As a new parent, every sound that your baby makes can terrify you. A sudden whine can make you think that your child is in pain, or a single cough may make you worried about an unseen illness. Grunting baby syndrome is a term that is used to refer to the grunting noises that your baby will sometimes make when something is not quite right. When you hear your child cry, you know that they need something. Grunting noises are used to convey a feeling like crying is used to convey need.
Most of the time, grunting baby syndrome happens because your baby is trying to have a bowel movement. In the womb, babies are not used to using these muscles. As an infant, they have to figure out how to use the right muscles to make bowel movements happen. The baby may try to push as much as possible as their face turns purple or red. Meanwhile, they may continue to grunt as they exert themselves. If grunting is caused by a bowel movement, then it is perfectly normal.
What Does It Mean When My Baby Has Grunting Baby Syndrome?
Grunting is probably not the cutest sound that a baby makes, but it is a sign that something is going on. Keep in mind that “grunting baby syndrome” is just a nickname—it does not mean that your baby is sick, injured or hurt in any way. It is just a term used to describe some of the sounds babies experience when they are having a bowel movement.
Remember how often your baby grunts. If they do this all the time, it could mean that your baby is in respiratory distress and needs to go to the doctor right away. If the grunting is just from a bowel movement, you may also notice:
– Squeezing of the stomach muscles
– Their face may turn red or purple for a few seconds before returning to normal
– A bowel movement within 5 to 10 minutes afterward
What Causes Grunting Baby Syndrome to Happen?
If your baby is 10 weeks old or younger, their stomach muscles are probably just underdeveloped. This means that they have to learn how to poop on their own. As an adult, you already know how to relax and contract your muscles to have a bowel movement. Your baby needs to learn how to relax and tighten their muscles for easy bowel movements.
Grunting is a natural response that helps the baby to push out the bowel movement. As your baby continues to grunt and push, they will eventually be able to pass the bowel movement. Once your baby is older, the grunting should eventually stop.
How to Treat Grunting Baby Syndrome
Often, parents feel like they need to do something to help their baby poop. Some parents use a Q-tip to stimulate the anus so that it relaxes and temporarily allows the stool to pass. This is actually not what you should do though. If you always stimulate the baby to poop, they will not learn how to relax the muscle on their own and the grunting baby syndrome will continue.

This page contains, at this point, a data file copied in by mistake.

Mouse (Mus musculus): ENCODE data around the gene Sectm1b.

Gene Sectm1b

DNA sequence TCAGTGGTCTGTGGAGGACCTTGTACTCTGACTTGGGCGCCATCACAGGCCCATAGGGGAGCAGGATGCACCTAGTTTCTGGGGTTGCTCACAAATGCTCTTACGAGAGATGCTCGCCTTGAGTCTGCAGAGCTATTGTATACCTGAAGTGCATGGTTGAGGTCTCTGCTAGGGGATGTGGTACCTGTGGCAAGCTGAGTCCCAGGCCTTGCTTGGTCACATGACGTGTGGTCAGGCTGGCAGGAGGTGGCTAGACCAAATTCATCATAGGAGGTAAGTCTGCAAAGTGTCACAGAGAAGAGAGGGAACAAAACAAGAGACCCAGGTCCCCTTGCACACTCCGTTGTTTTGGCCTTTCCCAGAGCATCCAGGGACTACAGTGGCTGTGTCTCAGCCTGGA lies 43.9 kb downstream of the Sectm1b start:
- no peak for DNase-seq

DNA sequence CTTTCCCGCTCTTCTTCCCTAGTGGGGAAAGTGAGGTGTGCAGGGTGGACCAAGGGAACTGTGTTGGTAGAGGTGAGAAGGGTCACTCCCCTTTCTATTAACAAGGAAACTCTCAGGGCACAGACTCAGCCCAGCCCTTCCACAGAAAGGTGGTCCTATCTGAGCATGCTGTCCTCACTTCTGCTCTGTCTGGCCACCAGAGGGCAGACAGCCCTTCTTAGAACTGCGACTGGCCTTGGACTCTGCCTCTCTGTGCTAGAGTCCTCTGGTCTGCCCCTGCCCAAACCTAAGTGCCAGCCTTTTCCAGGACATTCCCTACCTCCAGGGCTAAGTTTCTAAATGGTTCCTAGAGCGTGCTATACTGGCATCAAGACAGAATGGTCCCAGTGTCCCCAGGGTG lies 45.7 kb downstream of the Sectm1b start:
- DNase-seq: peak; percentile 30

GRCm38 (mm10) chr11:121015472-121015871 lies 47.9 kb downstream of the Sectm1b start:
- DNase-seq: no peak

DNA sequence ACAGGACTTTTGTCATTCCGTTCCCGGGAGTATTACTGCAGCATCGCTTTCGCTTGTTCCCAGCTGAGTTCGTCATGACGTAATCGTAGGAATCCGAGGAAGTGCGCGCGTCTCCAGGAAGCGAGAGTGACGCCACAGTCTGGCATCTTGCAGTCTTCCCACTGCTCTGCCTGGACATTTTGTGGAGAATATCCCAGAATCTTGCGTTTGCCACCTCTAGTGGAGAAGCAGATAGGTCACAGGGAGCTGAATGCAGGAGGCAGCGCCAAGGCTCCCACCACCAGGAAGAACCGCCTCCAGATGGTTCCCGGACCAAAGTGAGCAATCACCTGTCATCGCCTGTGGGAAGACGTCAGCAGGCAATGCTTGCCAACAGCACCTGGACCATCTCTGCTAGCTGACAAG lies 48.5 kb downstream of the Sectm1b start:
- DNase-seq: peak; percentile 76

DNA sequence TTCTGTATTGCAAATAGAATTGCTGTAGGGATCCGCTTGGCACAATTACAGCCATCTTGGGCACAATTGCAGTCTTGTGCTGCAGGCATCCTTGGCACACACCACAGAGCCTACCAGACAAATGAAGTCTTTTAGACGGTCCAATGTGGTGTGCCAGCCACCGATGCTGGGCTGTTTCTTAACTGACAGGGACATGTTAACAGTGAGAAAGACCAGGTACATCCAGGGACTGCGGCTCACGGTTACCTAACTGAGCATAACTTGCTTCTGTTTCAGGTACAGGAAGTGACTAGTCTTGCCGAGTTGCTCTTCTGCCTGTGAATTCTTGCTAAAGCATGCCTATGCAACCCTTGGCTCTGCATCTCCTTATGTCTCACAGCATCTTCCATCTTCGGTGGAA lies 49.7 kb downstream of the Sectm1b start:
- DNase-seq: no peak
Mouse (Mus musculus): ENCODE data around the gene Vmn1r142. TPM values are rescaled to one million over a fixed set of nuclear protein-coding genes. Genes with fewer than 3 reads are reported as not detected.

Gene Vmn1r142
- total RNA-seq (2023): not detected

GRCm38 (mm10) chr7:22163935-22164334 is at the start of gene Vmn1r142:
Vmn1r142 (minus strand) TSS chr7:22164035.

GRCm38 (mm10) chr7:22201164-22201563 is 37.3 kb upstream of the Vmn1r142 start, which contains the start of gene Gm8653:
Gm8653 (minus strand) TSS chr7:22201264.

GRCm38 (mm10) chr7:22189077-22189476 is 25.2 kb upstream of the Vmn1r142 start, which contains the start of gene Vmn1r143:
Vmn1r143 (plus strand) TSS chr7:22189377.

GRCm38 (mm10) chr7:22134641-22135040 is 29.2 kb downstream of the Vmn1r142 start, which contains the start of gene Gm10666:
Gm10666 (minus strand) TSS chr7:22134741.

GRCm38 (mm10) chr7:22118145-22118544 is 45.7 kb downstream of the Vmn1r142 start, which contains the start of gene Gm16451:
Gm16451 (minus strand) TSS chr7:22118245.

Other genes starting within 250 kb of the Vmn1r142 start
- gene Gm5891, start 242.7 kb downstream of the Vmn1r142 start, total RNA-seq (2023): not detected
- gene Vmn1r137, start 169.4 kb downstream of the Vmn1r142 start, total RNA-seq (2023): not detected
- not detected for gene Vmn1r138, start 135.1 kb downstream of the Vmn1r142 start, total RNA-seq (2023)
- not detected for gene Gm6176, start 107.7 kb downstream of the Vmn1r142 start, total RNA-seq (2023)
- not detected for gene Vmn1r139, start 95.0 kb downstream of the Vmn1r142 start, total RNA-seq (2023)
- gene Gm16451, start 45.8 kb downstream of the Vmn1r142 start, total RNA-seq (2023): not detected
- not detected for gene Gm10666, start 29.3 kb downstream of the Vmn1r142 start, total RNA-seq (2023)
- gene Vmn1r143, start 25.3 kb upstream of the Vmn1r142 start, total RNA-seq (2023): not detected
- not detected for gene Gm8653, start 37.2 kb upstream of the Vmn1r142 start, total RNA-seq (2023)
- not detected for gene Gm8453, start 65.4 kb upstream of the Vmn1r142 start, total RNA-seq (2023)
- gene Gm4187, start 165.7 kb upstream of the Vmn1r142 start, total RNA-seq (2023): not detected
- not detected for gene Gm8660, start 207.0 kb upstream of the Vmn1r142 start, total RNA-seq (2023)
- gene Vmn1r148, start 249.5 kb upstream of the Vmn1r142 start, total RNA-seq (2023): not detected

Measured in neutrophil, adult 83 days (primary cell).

Ideally, you should let your baby figure things out on their own. It is difficult for a new parent to wait and let their child figure things out, but your baby will be able to do it. If you are worried, you can always talk to your pediatrician. Some babies do end up with constipation, so your doctor can tell you if stimulation is needed or if your baby needs to be treated for a different medical condition.
In reality, there is really nothing that you can do as a parent to treat grunting baby syndrome. No matter how much you want to help, the grunts are just a normal process of growing up. If your baby is actually constipated, has hard bowel movements, no bowel movements for three days or a distended stomach, then you should see your doctor. Most cases of constipation, grunting and bowel movements are related to feeding and can be resolved fairly easily.
What Can You Do as a Parent?
The main thing you can do is be observant. Watch your baby for signs and symptoms. Be particularly attentive after they feed because this is normally when most babies have a bowel movement. You can also:
1. Be Patient
Waiting is difficult, but it is most likely the best course of action. Your baby will probably stop grunting within 5 to 10 minutes. In the interim, try to distract your baby with a toy, hold them for a while or wrap them in a blanket to help them relax.
2. Keep a Journal
If the grunting is caused by something other than normal bowel movements, you will ultimately need to tell your doctor all of the symptoms. To do this, you have to actually remember everything that has happened. Keeping a journal can help you keep track of when you feed the baby, the type of formula and the number of ounces they consumed. If you are breastfeeding, you can write down everything that you ate. In addition, you may want to write down when they have a bowel movement, what it looks like and how much they go. This will help you track the information that your doctor could one day need to determine if there is a problem.
3. Consider Changing Formulas
If your baby continues to have problems, you may need to change their formula to something that is easier to digest. There are many different types of formulas available, so you can ask your pediatrician which formula will be best for your baby’s stomach. Once you switch to a new formula, continue using the new one for at least three days so that you have time to see if there are any differences or reactions.